Georgetown’s founding principle is Cura Personalis, which translates as care of the whole person. It “suggests individualized attention to the needs of others, distinct respect for unique circumstances and concerns, and an appropriate appreciation for singular gifts and insights.”

Dr Liu embodies this ideal, advocating for his patients for access to the best research advances, including genomics and clinical trials of promising agents.  At ASCO, he kindly highlighted some of the important findings from Chicago and offered context on why they matter to the field.

He told us one combination was “potentially transformative” and could be “practice changing” in lung cancer with more data.

Intrigued? To find out what these important trials are and which ones to watch out for, subscribers can log-in to read the article or you can sign-up by clicking on the Blue Box below.

For years we’ve followed the trials and tribulations of targeted therapies seeing many approved and quite a few disappear forlornly (and officially) off to dog drug heaven. Many more sit in no-man’s land as companies eagerly wait in a holding pattern for other trial readouts in different tumour types. Sadly, sometimes these studies don’t generate enough compelling data either. With so much competition about, there are no shortcuts or low-hanging fruit in biotech or cancer drug development any more.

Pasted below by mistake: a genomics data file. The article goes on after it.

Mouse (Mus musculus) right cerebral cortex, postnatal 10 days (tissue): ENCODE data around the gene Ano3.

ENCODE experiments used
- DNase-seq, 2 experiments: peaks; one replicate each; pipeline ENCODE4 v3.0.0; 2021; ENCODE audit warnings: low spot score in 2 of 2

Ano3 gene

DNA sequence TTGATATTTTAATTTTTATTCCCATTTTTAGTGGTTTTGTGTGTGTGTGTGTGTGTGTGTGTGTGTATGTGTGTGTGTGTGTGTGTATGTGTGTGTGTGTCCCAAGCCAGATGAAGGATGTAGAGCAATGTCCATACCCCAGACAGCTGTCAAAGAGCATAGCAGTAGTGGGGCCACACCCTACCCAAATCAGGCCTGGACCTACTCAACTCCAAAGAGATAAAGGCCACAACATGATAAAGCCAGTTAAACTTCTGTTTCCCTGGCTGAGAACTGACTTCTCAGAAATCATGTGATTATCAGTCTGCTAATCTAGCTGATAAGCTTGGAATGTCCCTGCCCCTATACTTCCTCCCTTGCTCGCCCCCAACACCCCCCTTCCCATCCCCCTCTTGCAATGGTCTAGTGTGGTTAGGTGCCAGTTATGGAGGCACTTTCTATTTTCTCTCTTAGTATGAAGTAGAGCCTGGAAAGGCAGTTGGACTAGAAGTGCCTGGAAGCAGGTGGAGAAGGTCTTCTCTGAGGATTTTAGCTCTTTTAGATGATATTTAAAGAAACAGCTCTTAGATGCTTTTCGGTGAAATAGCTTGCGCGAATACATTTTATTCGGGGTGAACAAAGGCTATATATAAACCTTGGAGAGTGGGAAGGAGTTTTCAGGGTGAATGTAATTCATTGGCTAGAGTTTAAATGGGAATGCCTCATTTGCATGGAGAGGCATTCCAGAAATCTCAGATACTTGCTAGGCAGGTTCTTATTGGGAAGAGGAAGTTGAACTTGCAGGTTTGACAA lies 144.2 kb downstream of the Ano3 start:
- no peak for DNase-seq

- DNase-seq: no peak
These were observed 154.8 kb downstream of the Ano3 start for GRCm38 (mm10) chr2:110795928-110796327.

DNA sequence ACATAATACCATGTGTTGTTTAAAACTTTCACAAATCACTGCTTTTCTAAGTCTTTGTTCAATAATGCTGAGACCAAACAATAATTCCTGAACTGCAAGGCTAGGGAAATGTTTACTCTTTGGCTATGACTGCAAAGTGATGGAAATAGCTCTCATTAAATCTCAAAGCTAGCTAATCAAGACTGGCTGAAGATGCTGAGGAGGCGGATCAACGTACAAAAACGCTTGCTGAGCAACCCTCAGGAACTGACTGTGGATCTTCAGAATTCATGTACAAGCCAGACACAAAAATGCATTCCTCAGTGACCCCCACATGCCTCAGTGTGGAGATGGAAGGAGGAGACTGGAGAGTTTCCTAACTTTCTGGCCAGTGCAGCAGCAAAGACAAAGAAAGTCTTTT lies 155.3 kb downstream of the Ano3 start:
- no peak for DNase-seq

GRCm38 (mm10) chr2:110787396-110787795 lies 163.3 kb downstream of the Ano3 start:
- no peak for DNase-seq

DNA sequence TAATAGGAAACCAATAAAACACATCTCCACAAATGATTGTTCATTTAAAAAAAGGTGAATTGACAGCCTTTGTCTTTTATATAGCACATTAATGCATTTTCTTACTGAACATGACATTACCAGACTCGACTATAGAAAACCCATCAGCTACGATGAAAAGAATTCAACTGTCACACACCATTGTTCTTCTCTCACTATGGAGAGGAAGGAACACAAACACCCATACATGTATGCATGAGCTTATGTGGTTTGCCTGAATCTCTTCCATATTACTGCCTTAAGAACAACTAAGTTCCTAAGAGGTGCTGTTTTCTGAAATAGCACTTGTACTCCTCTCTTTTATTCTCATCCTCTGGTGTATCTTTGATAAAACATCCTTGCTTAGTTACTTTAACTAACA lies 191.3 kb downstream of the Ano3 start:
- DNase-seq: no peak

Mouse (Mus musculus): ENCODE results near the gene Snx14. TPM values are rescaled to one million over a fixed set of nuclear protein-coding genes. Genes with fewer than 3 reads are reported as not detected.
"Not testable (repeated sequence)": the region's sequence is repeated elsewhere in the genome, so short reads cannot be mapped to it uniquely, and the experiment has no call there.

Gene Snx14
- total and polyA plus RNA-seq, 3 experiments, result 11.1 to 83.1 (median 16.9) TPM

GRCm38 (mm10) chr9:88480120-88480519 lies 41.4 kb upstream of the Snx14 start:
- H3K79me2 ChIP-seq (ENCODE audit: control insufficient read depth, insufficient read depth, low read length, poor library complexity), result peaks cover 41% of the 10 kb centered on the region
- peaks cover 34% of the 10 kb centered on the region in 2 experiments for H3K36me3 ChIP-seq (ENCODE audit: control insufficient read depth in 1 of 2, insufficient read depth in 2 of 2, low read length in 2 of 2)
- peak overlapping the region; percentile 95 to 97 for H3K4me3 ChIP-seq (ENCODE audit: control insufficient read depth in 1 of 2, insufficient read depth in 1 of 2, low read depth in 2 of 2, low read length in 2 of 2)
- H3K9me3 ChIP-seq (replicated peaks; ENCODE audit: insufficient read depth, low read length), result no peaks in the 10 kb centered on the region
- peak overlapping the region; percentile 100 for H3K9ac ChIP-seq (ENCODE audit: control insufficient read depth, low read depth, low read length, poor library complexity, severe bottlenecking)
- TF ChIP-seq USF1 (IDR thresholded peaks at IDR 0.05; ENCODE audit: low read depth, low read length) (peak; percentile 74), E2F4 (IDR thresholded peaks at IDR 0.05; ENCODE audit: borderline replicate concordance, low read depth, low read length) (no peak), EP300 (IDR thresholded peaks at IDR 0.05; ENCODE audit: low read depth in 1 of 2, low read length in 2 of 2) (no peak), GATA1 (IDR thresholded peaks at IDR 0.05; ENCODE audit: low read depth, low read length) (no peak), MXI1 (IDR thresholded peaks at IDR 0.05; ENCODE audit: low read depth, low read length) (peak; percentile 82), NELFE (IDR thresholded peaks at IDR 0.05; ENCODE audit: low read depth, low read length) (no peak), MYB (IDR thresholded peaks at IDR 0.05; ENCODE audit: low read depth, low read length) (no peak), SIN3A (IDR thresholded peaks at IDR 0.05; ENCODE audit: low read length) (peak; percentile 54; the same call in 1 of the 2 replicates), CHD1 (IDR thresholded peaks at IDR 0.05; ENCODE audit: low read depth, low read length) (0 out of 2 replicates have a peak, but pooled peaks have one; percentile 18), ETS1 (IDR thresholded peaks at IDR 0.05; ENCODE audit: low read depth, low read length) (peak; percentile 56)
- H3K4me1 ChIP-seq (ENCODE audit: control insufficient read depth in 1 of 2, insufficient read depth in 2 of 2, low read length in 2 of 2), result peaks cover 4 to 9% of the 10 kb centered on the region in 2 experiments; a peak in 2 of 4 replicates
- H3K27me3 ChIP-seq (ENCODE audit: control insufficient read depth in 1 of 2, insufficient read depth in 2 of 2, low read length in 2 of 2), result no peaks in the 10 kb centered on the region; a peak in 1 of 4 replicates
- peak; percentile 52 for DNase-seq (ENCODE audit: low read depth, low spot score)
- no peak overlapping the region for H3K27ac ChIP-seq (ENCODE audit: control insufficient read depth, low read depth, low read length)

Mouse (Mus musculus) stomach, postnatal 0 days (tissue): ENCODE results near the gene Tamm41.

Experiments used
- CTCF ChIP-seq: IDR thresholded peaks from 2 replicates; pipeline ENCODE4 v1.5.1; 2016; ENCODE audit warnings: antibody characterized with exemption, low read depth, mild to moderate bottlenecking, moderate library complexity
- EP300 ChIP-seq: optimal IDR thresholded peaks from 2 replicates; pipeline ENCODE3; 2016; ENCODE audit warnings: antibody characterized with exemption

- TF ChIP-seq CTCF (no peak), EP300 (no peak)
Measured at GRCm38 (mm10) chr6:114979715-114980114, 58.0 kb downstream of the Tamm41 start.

ASCO16 Chicago 1

En route to Chicago and ASCO!

Then along came antibody drug conjugates (ADCs), with some encouraging results in a range of cancers in both solid tumours and hematologic malignancies that lead to the approval of several new therapies.